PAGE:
Brain Bugs: How the Brain's Flaws Shape Our Lives

Brain Bugs: How the Brain's Flaws Shape Our Lives

by Dean Buonomano


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Product Details

ISBN-13: 9784309252735
Publisher: Kawadeshobo Shinsha/Tsai Fong Books
Publication date: 12/28/2012
Product dimensions: 6.50(w) x 1.50(h) x 9.50(d)

About the Author

Dean Buonomano is a professor of neurobiology and psychology at UCLA and a leading theorist on the neuroscience of time. His previous book, Brain Bugs: How the Brain’s Flaws Shape Our Lives, was a Wall Street Journal bestseller.

Table of Contents

Introduction 1

1 The Memory Web 19

2 Memory Upgrade Needed 47

3 Brain Crashes 70

4 Temporal Distortions 94

5 Fear Factor 120

6 Unreasonable Reasoning 142

7 The Advertising Bug 171

8 The Supernatural Bug 197

9 Debugging 220

Acknowledgments 237

Notes 241

Bibliography 263

Credits 297

Index 299

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Brain Bugs 3.4 out of 5 based on 0 ratings. 9 reviews.
JeffV on LibraryThing 27 days ago
Brain Bugs uses analogies from computer terminology to explain how our minds wiring sometimes resembles errant programming. From instinctual reactions (some in the animal world -- such as skunk standing ground and spraying the car that is about turn it into road kill) to mass delusion (religion); Buonomano covers a wide array of mental malfunctions of both the mundane and bizarre variety. Vestiges of evolution that equipped our cave-dwelling ancestors to survive in a hostile world are often having the opposite effect today (such as craving foods that are bad for us in quantity like fats and sugar). One of the important lessons involves just how unreliable our memories can be -- innocent people have been sent to prison because victims are convinced that someone who looks similar was the perpetrator of the crime. The power of suggestion and positive feedback also can lead our minds astray. Awareness of these flaws won't necessarily prevent it from happening to us, but knowing they exist can help guide us accordingly.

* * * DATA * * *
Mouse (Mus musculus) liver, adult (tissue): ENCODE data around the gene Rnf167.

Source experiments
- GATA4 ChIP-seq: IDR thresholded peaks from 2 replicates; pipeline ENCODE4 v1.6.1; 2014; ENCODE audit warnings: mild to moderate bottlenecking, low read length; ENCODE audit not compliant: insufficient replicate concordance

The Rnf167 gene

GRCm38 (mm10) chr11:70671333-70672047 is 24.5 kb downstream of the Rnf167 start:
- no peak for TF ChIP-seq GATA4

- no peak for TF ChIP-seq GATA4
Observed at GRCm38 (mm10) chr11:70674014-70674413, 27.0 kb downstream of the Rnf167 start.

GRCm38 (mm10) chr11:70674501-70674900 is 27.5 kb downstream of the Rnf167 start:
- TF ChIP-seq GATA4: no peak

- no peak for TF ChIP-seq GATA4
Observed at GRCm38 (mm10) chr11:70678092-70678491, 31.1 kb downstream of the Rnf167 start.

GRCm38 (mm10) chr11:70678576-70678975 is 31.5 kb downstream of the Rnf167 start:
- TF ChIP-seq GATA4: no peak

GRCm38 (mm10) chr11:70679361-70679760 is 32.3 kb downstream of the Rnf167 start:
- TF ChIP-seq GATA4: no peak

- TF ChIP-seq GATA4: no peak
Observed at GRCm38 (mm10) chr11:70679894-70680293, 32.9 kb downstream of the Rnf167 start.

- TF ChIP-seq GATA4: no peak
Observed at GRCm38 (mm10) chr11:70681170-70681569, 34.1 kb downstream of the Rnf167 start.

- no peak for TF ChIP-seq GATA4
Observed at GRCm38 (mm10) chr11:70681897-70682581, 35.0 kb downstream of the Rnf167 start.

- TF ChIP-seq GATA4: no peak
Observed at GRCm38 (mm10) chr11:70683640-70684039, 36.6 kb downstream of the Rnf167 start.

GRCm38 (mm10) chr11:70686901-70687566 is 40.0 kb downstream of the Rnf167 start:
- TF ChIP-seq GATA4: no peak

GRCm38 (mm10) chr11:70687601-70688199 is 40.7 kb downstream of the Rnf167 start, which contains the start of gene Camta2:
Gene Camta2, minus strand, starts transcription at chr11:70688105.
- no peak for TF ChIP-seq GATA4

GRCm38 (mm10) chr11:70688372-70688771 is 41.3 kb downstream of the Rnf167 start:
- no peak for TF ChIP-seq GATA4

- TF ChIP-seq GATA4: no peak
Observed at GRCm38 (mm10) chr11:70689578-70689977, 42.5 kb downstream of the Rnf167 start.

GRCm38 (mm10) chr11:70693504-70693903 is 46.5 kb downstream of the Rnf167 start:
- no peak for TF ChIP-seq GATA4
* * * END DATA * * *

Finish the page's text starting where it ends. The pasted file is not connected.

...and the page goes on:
Anonymous More than 1 year ago
Aptly illustrates complex brain functions for the non-scientist.
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jtdavies More than 1 year ago
If you've read Oliver Sacks then this book doesn't provide much new information Also, the author's left wing bias comes through in a book that is not about politics. I'm sure he sees himself as clever but I found it unnecessary and off-putting.